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Design the MED-V Image Repositories

Updated: April 1, 2010

Applies To: Microsoft Enterprise Desktop Virtualization 1.0, Microsoft Enterprise Desktop Virtualization 1.0 SP1

After MED-V images are created and packed, they can be stored on a file server in any location. The files may be sent over HTTP or HTTPS by one or more IIS servers. The image repository can be shared by multiple MED-V instances.

To design the image repositories, you must first decide how the images will be deployed to each client and then whether that client requires a local image repository. Each repository is then designed and placed, along with its accompanying IIS server.

Determine How Images Will Be Deployed

For each MED-V workspace, decide how you plan to deploy MED-V images to the client. This is important in determining how many repositories are necessary to store the packed images, where those repositories will be placed, and then to design those repositories.

Packed images can be deployed in the following ways:

  • Downloaded over the network from an image distribution server, which comprises a file server and IIS server.

  • On removable media, such as a USB drive or DVD.

  • Pre-staged to an image store directory on the client computer using an enterprise software distribution center.

Decide which method, or methods, will be used to deploy MED-V images to each of the clients and whether the location will require an image repository.

Determine the Number of Image Repositories

Now that you have determined the minimum number of repositories you need, add more if any of the following criteria apply:

  • Organizational or regulatory reasons to separate the MED-V images—some MED-V images may not be able to coexist in the same repository. For example, sensitive personal data may require storage on a server that is only available to a limited set of employees who need access to the data.

  • Clients in isolated networks—if images will be deployed over the network, determine whether any networks are isolated and require a separate repository. For example, organizations often isolate lab networks from production networks.

  • Clients in remote networks—if images will be deployed over the network, some client machines may be separated from the repository by network links that have insufficient bandwidth to provide an adequate experience when a client loads a MED-V workspace. If necessary, design additional MED-V instances to address this need.

Add these repositories to the design. Decide on a name for each repository and the reason for designing it. Decide which MED-V images the repositories will hold and which MED-V clients will load MED-V workspaces with images from the repository.

Design and Place the Image Repositories

When a new image is available to clients, clients begin downloading the image, possibly simultaneously. This creates a high demand on the repository and must be taken into account when designing the image repository.

For each repository, determine the amount of data it will store. Sum the sizes of images that will be stored in the repository. This is the value of the disk space required on the file server.

Next, add up the number of clients that may download MED-V images from the repository. This is the maximum number of concurrent downloads that can occur when a new MED-V image is loaded into the repository. The file server must be designed with a disk subsystem that can meet the IO demands this will create.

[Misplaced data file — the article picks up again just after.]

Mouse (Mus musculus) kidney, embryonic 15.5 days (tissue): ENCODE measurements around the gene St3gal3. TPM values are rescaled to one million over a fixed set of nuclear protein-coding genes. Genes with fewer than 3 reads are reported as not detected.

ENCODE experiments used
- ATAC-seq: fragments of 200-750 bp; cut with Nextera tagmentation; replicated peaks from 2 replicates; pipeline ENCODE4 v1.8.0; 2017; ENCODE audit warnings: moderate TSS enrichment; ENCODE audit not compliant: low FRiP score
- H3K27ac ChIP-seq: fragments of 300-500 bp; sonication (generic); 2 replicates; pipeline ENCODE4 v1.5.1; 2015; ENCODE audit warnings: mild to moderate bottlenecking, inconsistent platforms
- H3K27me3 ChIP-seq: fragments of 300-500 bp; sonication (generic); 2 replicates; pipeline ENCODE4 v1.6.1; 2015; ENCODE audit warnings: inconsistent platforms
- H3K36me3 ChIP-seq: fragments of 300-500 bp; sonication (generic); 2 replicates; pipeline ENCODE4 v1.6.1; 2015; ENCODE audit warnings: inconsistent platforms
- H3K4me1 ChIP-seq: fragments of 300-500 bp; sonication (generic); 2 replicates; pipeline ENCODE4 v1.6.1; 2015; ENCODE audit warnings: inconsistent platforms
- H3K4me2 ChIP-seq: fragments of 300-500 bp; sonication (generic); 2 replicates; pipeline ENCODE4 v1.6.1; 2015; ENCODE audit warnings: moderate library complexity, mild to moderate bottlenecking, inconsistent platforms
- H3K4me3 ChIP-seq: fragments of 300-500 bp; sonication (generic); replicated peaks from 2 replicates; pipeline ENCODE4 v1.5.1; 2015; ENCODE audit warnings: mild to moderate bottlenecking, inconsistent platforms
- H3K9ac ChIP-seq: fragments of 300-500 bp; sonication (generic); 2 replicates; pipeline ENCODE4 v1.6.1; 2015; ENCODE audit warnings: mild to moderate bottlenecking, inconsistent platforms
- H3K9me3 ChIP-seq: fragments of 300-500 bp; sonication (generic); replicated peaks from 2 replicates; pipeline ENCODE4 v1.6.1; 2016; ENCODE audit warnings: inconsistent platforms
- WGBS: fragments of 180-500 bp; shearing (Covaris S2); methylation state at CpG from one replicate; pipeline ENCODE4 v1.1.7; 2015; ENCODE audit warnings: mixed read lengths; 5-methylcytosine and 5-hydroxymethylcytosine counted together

The image repository can reside on the same system as the MED-V server and the server running SQL Server, or on a remote file share. You can also run it in a Windows Server 2008 Hyper-V VM. Check the network location of the clients that the image repository will service, and place the repository in a network location where it will have sufficient bandwidth to meet the service level expectations of those clients.

Fault Tolerance

If the image repository is unavailable, clients will not be able to download new or updated MED-V images. To design fault-tolerance options for the file server and fault-tolerant disks, see the Infrastructure Planning and Design Microsoft SQL Server 2008 guide.

Design and Place the IIS Servers

This section is only relevant if clients will download image files over the network using HTTP or HTTPS.

The IIS server can coexist on the same system as the MED-V server and the server running SQL Server. It can also run in a Windows Server 2008 Hyper-V VM. The IIS server infrastructure must have sufficient throughput to deliver images to clients within the service level expectations of the organization. It must be designed with a disk subsystem that can meet the IO demands this creates.

For each image repository, sum the number of clients that may download MED-V images using IIS. This is the maximum number of concurrent downloads that can occur when an image is loaded into the repository. Use the throughput sum and the service level expectations determined in Define the Project Scope to plan the design of the IIS server infrastructure and to determine the appropriate amount of bandwidth to allocate for the repository.

To design the IIS infrastructure, see the Infrastructure Planning and Design Microsoft Internet Information Services guide.

Fault Tolerance

If the IIS server infrastructure is unavailable, clients will not be able to download new or updated images. To configure fault tolerance, the Windows Server 2008-based IIS server can be placed in a failover cluster. To design the fault tolerance for the IIS server infrastructure, see the Infrastructure Planning and Design Microsoft Internet Information Services guide.

See Also

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